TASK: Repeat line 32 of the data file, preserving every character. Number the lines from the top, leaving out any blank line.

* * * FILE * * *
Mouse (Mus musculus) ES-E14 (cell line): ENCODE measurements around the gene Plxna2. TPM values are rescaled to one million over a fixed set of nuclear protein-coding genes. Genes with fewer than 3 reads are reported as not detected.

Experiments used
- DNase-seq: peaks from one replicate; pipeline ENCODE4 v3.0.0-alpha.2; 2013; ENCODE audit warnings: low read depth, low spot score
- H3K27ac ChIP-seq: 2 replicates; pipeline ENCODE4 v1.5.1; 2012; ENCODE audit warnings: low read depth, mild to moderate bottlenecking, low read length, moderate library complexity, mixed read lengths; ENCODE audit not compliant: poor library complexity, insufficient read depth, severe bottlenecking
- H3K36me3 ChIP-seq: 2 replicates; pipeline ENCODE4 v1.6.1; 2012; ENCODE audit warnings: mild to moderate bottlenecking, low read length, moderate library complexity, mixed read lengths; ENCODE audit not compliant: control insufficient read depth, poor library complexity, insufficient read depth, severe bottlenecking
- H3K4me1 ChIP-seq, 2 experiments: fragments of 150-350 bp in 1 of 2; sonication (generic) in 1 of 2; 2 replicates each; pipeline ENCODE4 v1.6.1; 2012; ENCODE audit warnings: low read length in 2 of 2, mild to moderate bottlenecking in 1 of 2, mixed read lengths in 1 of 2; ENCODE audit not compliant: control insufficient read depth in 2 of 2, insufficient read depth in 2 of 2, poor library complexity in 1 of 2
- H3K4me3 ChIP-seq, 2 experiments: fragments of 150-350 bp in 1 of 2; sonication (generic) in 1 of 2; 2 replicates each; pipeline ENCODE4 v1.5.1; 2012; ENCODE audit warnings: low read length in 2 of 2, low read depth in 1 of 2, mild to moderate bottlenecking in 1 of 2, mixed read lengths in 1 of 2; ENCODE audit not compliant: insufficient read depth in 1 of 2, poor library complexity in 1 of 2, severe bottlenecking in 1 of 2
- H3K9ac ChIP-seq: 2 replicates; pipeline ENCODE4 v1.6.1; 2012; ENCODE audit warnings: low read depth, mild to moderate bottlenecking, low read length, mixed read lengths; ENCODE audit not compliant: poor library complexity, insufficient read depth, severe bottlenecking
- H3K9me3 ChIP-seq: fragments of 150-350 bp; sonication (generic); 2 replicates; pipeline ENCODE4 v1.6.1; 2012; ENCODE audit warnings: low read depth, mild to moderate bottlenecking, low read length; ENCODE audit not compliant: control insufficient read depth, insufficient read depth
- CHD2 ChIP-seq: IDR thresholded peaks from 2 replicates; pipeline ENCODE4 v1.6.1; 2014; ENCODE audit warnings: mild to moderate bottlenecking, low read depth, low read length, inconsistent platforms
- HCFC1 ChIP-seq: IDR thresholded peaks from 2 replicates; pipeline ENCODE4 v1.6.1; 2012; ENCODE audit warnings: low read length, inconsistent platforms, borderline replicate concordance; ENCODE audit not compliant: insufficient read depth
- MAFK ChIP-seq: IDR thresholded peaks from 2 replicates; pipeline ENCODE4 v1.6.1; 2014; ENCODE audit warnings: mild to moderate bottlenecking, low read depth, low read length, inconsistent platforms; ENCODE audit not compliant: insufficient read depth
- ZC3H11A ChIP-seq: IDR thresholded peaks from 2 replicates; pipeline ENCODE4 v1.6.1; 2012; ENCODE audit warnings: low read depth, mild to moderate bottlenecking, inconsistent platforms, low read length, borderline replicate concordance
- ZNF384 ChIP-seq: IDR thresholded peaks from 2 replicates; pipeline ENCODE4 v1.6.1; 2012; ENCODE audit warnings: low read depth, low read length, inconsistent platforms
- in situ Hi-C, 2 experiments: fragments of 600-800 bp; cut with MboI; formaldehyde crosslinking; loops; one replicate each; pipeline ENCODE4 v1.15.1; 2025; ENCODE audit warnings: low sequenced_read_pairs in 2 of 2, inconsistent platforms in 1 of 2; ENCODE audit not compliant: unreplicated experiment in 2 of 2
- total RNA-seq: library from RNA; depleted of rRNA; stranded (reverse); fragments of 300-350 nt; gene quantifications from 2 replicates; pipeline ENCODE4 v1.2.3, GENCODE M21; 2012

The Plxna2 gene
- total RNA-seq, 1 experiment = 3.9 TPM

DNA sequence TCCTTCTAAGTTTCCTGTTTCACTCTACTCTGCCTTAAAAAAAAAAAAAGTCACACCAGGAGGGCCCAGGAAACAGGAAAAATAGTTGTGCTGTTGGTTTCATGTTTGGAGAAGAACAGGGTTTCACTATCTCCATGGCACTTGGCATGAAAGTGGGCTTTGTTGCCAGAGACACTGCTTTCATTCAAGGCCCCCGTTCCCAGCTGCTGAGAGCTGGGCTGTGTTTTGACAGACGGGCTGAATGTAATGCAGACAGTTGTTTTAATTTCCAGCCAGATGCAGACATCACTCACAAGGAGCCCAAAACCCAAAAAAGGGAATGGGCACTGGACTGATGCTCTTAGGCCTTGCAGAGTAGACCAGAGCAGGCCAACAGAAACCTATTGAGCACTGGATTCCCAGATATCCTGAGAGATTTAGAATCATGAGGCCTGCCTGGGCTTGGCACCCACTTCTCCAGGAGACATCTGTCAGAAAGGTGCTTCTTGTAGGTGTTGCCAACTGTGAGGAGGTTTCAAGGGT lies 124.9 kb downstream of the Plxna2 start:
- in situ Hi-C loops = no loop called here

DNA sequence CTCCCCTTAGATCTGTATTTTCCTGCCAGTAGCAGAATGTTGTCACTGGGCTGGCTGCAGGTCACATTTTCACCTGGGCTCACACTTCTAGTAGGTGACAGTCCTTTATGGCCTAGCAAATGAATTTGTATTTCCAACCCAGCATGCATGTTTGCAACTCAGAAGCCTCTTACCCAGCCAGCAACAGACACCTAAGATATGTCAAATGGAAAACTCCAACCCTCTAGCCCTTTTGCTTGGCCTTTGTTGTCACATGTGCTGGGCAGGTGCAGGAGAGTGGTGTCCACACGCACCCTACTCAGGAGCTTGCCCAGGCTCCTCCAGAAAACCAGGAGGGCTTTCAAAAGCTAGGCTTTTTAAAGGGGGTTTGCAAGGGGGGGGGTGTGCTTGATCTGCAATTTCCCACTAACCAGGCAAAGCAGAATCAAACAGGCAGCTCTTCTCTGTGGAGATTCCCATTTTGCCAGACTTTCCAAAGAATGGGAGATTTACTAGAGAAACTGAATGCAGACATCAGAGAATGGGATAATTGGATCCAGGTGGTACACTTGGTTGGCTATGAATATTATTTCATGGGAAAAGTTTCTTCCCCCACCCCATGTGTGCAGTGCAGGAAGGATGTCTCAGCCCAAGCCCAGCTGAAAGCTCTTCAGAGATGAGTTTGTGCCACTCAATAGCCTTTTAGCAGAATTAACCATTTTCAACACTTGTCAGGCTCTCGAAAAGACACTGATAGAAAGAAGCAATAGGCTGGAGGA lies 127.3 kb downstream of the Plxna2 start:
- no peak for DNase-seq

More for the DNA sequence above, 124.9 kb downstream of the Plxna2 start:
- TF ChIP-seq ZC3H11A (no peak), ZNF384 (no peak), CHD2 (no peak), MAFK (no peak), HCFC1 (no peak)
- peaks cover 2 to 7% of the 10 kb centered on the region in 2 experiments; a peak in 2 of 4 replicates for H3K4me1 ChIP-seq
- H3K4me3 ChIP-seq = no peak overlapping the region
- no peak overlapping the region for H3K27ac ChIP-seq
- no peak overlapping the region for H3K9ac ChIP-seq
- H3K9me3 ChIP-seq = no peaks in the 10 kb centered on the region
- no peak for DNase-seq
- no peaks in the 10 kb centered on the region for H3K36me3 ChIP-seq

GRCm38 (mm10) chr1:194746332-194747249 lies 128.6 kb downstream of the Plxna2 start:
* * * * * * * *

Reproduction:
GRCm38 (mm10) chr1:194746332-194747249 lies 128.6 kb downstream of the Plxna2 start: